Kids Safety

Up your nose? No, not again!

young-babyDriving to the doctor’s office in a mad rush to remove a crayon that has broken off in your child’s nose? Who hasn’t? Though the depth and object might differ, this is a common problem among babies and toddlers. Journey with us today to find out why and how to fix it.

Last month 19-month-old Abigail Reece Steenekamp was rushed to the doctor’s office after four weeks of extreme discomfort. Abigail just wouldn’t stop crying, her appetite vanished, she drank about 12 to 14 bottles of fluid per day, she refused to take her vitamins, she wouldn’t sleep, had a runny nose and a faint fever. At first her mother thought it might be a cold or flu and tried to treat it, but it was in vain.

The penny finally dropped when Abigail’s nose began bleeding and emanated a pungent smell. Finally the nightmare was over when the doctor removed a tiny piece of mattress foam from her right nostril, which Abigail had managed to pluck from her camping cot, despite all the coverings. The blockage caused an infected nose and a sinus drip. To her mother’s delight, Abigail returned to her normal self almost immediately after the object was removed – laughing, eating and sleeping as she used to.


How do I know it’s not a cold or flu?

If your child’s nostrils are blocked, you can expect to see a bloody nose, bad breath, a vanished appetite, nasal congestion and secondary flu-like symptoms. Before administering any cold or flu medicines, first inspect your child’s nasal passages by tilting his or her head back and pointing a small flashlight up the nostrils. This method of detection is not always effective, as the object could already be further up the passage. If symptoms of cold or flu persist, and is coupled with a bloody nose, it is best to seek medical attention.


Most common objects found in kids’ noses

Many mothers go through this horror with children usually between the ages of one to six, according to Dr Michael Pitt, the director of the Paediatric Convenient Care Clinic at Lurie’s Children’s Hospital of Chicago. But some aren’t as lucky as Abigail’s mother who was able to detect it in four weeks. tells a story of little Isaak Lasson from Salt Lake City who had a large-size Lego piece lodged in his nose for three years.

Doctors say crayons are among the most common objects children stick up their noses. Other popular objects include tissues, beads, coins, erasers, toys like play dough, Barbie shoes or marbles. Special favourites are food like peas, beans, breakfast cereal, spaghetti and french fries. Even bugs find their way up there.

According to Pitt, some things lodged up your kid’s nose are more dangerous than others, like ingesting two magnets which can connect and destroy tissue. Toy batteries are equally dangerous.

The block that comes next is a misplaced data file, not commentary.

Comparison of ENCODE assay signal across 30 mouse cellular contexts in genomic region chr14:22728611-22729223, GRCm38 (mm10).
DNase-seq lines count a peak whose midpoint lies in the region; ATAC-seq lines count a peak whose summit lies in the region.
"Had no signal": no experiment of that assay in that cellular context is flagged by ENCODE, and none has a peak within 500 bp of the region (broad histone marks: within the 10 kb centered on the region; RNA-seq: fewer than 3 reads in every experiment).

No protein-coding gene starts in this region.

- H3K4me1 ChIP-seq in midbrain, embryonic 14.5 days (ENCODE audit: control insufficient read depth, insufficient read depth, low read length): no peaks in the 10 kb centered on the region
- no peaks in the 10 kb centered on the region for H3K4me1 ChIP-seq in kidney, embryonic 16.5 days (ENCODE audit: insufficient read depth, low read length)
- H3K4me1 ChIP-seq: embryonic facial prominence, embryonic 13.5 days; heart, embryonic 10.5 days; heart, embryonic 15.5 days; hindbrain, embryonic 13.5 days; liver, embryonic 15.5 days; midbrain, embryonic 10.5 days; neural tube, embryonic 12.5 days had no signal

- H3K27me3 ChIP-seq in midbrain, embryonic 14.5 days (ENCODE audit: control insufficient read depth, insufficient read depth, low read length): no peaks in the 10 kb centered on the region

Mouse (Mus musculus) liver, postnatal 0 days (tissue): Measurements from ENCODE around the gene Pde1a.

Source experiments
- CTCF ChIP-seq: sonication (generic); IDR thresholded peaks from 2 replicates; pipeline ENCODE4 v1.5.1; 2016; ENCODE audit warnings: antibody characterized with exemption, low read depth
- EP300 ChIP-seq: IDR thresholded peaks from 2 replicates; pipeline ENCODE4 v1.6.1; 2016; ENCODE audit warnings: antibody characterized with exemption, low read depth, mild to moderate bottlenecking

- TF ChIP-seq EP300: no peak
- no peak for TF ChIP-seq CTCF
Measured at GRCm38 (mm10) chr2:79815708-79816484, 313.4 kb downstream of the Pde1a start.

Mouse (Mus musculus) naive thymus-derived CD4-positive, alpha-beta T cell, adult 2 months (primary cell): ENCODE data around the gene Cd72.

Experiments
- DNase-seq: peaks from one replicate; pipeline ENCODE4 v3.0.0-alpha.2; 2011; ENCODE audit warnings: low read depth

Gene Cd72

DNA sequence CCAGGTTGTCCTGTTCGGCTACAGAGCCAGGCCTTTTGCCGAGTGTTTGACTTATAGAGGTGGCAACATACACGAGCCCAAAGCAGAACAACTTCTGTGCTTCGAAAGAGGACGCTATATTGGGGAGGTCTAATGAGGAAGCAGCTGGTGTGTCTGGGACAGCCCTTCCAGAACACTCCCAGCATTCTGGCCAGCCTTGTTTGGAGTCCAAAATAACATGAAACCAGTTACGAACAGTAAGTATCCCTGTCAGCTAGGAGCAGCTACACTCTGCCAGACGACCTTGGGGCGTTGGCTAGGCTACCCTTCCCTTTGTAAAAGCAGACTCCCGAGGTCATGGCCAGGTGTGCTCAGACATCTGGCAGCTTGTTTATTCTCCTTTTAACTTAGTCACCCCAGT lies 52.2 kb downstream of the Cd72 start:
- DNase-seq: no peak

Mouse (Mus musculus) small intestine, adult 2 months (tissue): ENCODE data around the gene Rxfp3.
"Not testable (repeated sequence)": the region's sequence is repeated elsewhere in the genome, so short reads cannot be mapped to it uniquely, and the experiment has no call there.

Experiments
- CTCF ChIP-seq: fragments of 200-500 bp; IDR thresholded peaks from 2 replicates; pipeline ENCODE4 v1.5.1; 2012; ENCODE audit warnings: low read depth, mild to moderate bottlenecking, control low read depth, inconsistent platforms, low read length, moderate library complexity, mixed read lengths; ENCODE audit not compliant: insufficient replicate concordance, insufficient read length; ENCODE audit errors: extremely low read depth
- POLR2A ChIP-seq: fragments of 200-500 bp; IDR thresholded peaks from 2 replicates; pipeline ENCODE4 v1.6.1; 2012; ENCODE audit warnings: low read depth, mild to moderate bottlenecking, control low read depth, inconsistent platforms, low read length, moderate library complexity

Why do they stick it up there?

Kids are curious little explorers. One theory is that not only do kids want to explore the dimensions of their own bodies, but also the dimensions of their toys or whatever they get their hands on. They do this with their senses. The closest sensory hole is the mouth where kids get to use their taste buds, then the nose where they can really get a good whiff, and off course their ears, just in case it makes a sound.

Dr. Jonathan Powell, a paediatrician with Resurrection Medical Group in Chicago, confirms our theory, “This is how children investigate their environment. When they are babies, they stick everything in their mouth. As they get a little older, they try other places.”

Another theory is that kids do it for fun, or to be silly or naughty. Sometimes this is attention-seeking behaviour, says clinical psychologist Elizabeth Lombardo.

Another interesting fact is that, according to Pitt, items found in ears have an equal frequency for both boys and girls. However, girls are twice as likely as boys to use their noses to explore.


How to remove the foreign object

In an effort to try and pull the item out from their noses, kids often do the opposite. They push it back even further, making it hard to detect and remove. This can damage the tissue and cause blockages with further complications.

Safe home remedies include blowing the nose or sneezing. Blowing the nose, while closing off the unaffected nostril with your finger, could dislodge the object. Another method is to induce sneezing by smelling pepper. This is a very effective way to force the object out, especially if the other nostril is closed off.

Do not, under any circumstance try to pull out the object if it is not hanging out of the nose, or you could risk damaging tissue. Do not attempt removing the item with tweezers, cotton swabs or other household items.

Under the supervision of a medical professional, you can try the following technique: close off the unaffected nostril with your fingers and seal your mouth over your child’s mouth. Now blow gently. This could hopefully result in the object flying out of your child’s nose onto your cheek. Be careful not to blow too hard.

If these methods prove unsuccessful, a doctor should be sought out. It is advisable not to give your child anything to eat or drink, as this can cause further blockages or make it harder for them to breathe. As sedation is a possibility to remove larger objects, an empty stomach would be preferable.

Prevention is always better than cure, so keep those small objects away from your child as far as possible. The preferable age group of a toy will be indicated on it – don’t take it lightly. As always, try to keep baby and toddler safe and happy.


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